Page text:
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explore our CAMPUS

What's cool about our campus is that it's spread out over seven acres in Philadelphia's historic neighborhood of Germantown. The buildings are an eclectic mix of old and new, a unique look and feel more consistent with a college campus. With three gyms, three auditoriums, a student center, numerous open, green spaces and nine classroom buildings, it's a place worthy of adoration and exploration. The Meetinghouse, at the center of it all, provides a beautiful and spiritual focal point.

1. Main Building 2. Meetinghouse 3. Sharpless 4. Hargroves 5. Wade Science Center 6. Alumni Building 7. Admissions 8. Living Graveyard 9. Dead Graveyard 10. Loeb Performing Arts Center 11. Smith Gym 12. Cary Building 13. Friends Free Library 14. Field House 15. Scattergood Gym

we have deep roots in this place

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The Pillars of A

Quaker Education

At GFS, students and teachers gather in Meeting for Worship once each week. This is a time for shared, silent contemplation. Anyone who feels moved to speak may rise and do so. It is a simple formula, and can be a remarkably powerful experience.In these days of constant connectivity, the ability and opportunity to sit in silence have special value. Meeting for Worship is a cornerstone of the GFS culture that many come to cherish throughout their lives.

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speak the truth

We strive to deal fairly, equally and honestly with everyone. We aim to do as we say, reflecting our beliefs in our actions. even when it is inconvenient or challenging, we stand by our convictions, striving to lead lives of integrity.

Shine Together

We are all blessed with remarkable gifts. We are equally qualified to seek truth and to hear the voice of God. Every person deserves equal respect. For these reasons, we work against prejudice and discrimination and for equality.

stay connected

"Alone we can do little; together we can do so much."* We know there is strength in cooperation and wisdom to be found when many perspectives come together. We believe in the power of community.*
The words of Helen Keller.

keep it simple

In every way we can, we try to minimize the distractions that can draw our attention from the important things in life. This means not becoming overwhelmed by the busyness of daily routine. It means seeking balance. It means embracing simplicity.

care for all

This planet we inhabit, the talents we've been given, the community of which we are a part- all hold remarkable value. We must be responsible, imaginative and proactive in protecting these gifts and caring for the world and people around us. We must exercise good stewardship.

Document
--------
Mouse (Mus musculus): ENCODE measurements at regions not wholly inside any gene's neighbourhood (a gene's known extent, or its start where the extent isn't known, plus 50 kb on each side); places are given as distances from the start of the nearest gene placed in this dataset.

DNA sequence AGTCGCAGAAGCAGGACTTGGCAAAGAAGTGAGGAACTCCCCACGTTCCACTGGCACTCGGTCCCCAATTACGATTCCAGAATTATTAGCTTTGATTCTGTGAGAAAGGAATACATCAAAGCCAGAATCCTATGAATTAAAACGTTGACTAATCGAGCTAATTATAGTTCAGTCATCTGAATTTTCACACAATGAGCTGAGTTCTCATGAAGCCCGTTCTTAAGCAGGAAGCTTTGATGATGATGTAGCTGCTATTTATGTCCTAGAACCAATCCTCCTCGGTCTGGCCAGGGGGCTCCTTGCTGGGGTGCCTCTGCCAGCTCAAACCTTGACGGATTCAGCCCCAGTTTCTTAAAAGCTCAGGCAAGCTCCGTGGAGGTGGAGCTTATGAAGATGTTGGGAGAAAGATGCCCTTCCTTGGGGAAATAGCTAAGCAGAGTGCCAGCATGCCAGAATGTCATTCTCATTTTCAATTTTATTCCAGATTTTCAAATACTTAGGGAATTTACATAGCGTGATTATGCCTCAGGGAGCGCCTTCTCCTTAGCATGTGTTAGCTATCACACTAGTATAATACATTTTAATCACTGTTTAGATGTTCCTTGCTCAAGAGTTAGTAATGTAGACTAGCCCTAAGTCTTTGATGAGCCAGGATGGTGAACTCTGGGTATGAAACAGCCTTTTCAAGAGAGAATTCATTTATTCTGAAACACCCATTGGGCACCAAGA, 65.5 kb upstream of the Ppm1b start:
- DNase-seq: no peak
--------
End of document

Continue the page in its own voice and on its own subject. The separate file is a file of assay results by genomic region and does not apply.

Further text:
promote peace

We believe each life is precious and unique. We stand against war and violence and work to eliminate their root causes, including ignorance, racism, hatred and oppression. We are committed to creating peace.

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Upper School Assembly Welcomes Environmental Leaders

GFS Upper School Environmental Assembly

The South Philadelphia oil refinery explosion in 2019 influenced a recent assembly hosted by the Upper School environmental clubs.

When a series of explosions occurred at the South Philadelphia oil refinery in June 2019, questions emerged about residents’ safety in the surrounding neighborhoods. In October of that year, The Philadelphia Inquirer reported that the blast released 5,239 pounds of the deadly chemical toxic hydrofluoric acid. During the explosion, a shelter-in-place order was issued for residents near the refinery, but no evacuation was ordered. 

This harrowing event, which was studied during a J-Term course in 2020 and included a visit to the refinery, influenced a recent Upper School assembly hosted by the environmental clubs. The assembly was held during environmental week, which focused on the clubs’ agendas and sustainable efforts.

GFS Environmental Action Club, led by GFS seniors Norah Lee ’22 and Anna Macdonald ’22, hopes to improve the school’s environmental footprint by reducing paper usage on campus, providing resources to students and faculty, and beginning a school-wide composting program.

During the assembly, Bethany Wiggin, Founding Director of the Penn Program in Environmental Humanities, Grays Ferry residents Charles and Tammy Reeves, and participants in Futures Beyond Refining, an ongoing collaborative exploring the historical relationship between the refinery and its surrounding neighborhoods, spoke to students about their ongoing work and goals for the new refinery site. It was sold to Hilco Redevelopment Partners in early 2020, which plans to turn the industrial site into a major economic hub.

“Nobody was paying attention until this catastrophic explosion, but this was hardly the first one,” remarked Tammy Reeves, environmental activist and a long-time resident of the Grays Ferry neighborhood. "I grew up six blocks from the refinery. You would see all of this fire coming up out of the tanks, but we didn't know what it was or that it was harmful. We know so many neighborhood friends and relatives who have died of cancer or who have asthma, or other medical problems."

GFS Upper School Environmental Assembly with Futures Beyond Refining

The Reeves talked to the group about their experiences living next to the refinery, the harms caused by chemicals, and their wishes for the future of the former site, including a memorial for friends and neighbors who died as a result of oil refinery pollution.